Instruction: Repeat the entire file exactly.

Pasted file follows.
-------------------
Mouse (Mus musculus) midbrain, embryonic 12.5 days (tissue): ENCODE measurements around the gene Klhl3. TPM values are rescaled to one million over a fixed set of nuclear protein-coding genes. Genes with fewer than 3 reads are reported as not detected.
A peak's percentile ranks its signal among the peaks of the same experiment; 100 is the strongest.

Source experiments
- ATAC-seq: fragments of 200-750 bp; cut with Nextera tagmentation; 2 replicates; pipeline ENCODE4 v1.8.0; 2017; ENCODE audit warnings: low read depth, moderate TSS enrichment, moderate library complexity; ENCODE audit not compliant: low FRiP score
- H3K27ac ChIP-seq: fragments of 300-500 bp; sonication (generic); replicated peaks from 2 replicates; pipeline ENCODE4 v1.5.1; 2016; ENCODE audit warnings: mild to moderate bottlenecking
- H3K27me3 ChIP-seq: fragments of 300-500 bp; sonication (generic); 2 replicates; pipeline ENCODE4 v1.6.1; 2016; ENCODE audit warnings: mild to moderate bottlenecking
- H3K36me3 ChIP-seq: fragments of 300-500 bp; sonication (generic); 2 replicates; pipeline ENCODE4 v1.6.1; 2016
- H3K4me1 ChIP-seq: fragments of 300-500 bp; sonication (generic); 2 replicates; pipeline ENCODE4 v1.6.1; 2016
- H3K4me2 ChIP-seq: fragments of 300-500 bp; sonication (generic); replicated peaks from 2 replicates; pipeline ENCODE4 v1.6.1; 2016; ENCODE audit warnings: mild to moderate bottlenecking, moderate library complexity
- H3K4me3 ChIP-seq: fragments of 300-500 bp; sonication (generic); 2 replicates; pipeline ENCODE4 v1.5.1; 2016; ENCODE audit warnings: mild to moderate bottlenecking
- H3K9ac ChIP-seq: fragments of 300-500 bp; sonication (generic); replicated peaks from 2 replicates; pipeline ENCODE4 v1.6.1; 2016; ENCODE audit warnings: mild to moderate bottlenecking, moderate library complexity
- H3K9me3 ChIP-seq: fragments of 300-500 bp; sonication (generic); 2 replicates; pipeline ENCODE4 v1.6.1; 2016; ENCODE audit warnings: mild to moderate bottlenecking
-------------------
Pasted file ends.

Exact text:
Mouse (Mus musculus) midbrain, embryonic 12.5 days (tissue): ENCODE measurements around the gene Klhl3. TPM values are rescaled to one million over a fixed set of nuclear protein-coding genes. Genes with fewer than 3 reads are reported as not detected.
A peak's percentile ranks its signal among the peaks of the same experiment; 100 is the strongest.

Source experiments
- ATAC-seq: fragments of 200-750 bp; cut with Nextera tagmentation; 2 replicates; pipeline ENCODE4 v1.8.0; 2017; ENCODE audit warnings: low read depth, moderate TSS enrichment, moderate library complexity; ENCODE audit not compliant: low FRiP score
- H3K27ac ChIP-seq: fragments of 300-500 bp; sonication (generic); replicated peaks from 2 replicates; pipeline ENCODE4 v1.5.1; 2016; ENCODE audit warnings: mild to moderate bottlenecking
- H3K27me3 ChIP-seq: fragments of 300-500 bp; sonication (generic); 2 replicates; pipeline ENCODE4 v1.6.1; 2016; ENCODE audit warnings: mild to moderate bottlenecking
- H3K36me3 ChIP-seq: fragments of 300-500 bp; sonication (generic); 2 replicates; pipeline ENCODE4 v1.6.1; 2016
- H3K4me1 ChIP-seq: fragments of 300-500 bp; sonication (generic); 2 replicates; pipeline ENCODE4 v1.6.1; 2016
- H3K4me2 ChIP-seq: fragments of 300-500 bp; sonication (generic); replicated peaks from 2 replicates; pipeline ENCODE4 v1.6.1; 2016; ENCODE audit warnings: mild to moderate bottlenecking, moderate library complexity
- H3K4me3 ChIP-seq: fragments of 300-500 bp; sonication (generic); 2 replicates; pipeline ENCODE4 v1.5.1; 2016; ENCODE audit warnings: mild to moderate bottlenecking
- H3K9ac ChIP-seq: fragments of 300-500 bp; sonication (generic); replicated peaks from 2 replicates; pipeline ENCODE4 v1.6.1; 2016; ENCODE audit warnings: mild to moderate bottlenecking, moderate library complexity
- H3K9me3 ChIP-seq: fragments of 300-500 bp; sonication (generic); 2 replicates; pipeline ENCODE4 v1.6.1; 2016; ENCODE audit warnings: mild to moderate bottlenecking